dcsimg

Engineering Technician

Job Duties

Many engineering technicians assist scientists and engineers with research and development. They use their knowledge of science, engineering, and mathematics to solve technical problems. Their work has a narrower scope and is more focused on practicality than the work of scientists and engineers. They may work in manufacturing, sales, construction, inspection, and maintenance. Some specialize in quality control where they inspect products, conduct tests, and collect data. They may also work on product design, development, and production in the manufacturing sector. Although their work is similar to technicians who repair or maintain electrical, electronic, or mechanical equipment, engineering technicians are separate from these installation, maintenance, and repair occupations.

Engineering technicians who specialize in research and development perform a variety of tasks, including setting up and maintaining equipment, preparing and conducting experiments, collecting data, calculating results, and making prototype versions of newly designed equipment. Many assist engineers and scientists with design work which often involves the use of computer-aided design (CAD) equipment. Engineering technicians usually specialize in aerospace, chemical, civil, electrical and electronics, environmental, industrial, or mechanical engineering.

Job Skills

Creativity is a necessary quality for engineering technicians because they often assist in design work. Engineering technicians must have good communication skills and the ability to work cooperatively with others. This is because so much of their work is done in a team setting. Engineering technicians must have both mathematical and mechanical aptitudes. Their work often requires high degrees of patience and precision.

Income

In 2002, engineering technicians earned the following median annual salaries in the following specialties:

  • Aerospace engineering and operations technicians -- $51,650
  • Electrical and electronics engineering technicians -- $42,950
  • Industrial engineering technicians -- $41,910
  • Mechanical engineering technicians -- $41,280
  • Electro-mechanical technicians -- $38,120
  • Civil engineering technicians -- $37,720
  • Environmental engineering technicians -- $36,850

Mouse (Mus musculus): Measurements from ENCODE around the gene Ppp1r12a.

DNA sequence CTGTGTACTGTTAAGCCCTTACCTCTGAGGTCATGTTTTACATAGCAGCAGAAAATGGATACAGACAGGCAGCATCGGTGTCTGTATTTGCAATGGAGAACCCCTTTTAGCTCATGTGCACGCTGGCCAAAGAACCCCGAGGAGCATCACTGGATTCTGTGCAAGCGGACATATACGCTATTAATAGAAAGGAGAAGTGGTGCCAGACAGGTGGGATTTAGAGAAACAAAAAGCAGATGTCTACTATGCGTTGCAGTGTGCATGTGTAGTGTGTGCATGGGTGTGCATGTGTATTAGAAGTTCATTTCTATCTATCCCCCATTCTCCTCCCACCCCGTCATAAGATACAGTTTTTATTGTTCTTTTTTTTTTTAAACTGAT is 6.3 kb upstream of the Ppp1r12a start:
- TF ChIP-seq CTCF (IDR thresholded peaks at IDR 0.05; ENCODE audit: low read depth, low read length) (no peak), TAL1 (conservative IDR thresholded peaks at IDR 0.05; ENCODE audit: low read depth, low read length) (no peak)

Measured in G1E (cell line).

Training and Education

Most employers of engineering technicians prefer to hire applicants with at least a 2-year associate degree in engineering technology, although some candidates obtain jobs without formal training. Technical institutes, community colleges, extension divisions of colleges and universities, public and private vocational-technical schools, and the Armed Forces all provide training in this vocation. Some individuals who have taken college courses in science, engineering, and mathematics may be able to qualify for certain positions. High school students interested in becoming engineering technicians should focus on as many science and math classes as possible to prepare for postsecondary training.

2-year associate degree programs accredited by the Technology Accreditation Commission of the Accreditation Board for Engineering and Technology (TAC/ABET) usually require college algebra and trigonometry, as well as one or two basic science courses. These programs are generally considered to have the highest competence level in the mathematics, science, and technical course requirements. Community colleges offer more theory and general education courses, and technical institutes offer more intensive technical training. Programs run by private, often for-profit organizations, can vary greatly in length of courses and types of training.

Employment

In 2002, engineering technicians held about 478,000 jobs. 204,000 of these jobs were electrical and electronics engineering technicians. 39% of engineering technicians worked in manufacturing, and 20% worked in professional, scientific, and technical services.

Job Outlook

Between 2002 and 2012, employment of engineering technicians is expected to increase about as fast as the average. Competition in the manufacturing industry will force companies to improve and update their facilities and product designs, while computer-aided design and drafting will increase productivity and limit growth. Opportunities will be best for candidates holding an associate degree or extensive job training in engineering technology.

For more information on pursuing a careeer as an engineering technician, please check out our directory of schools offering Computer and Technology training.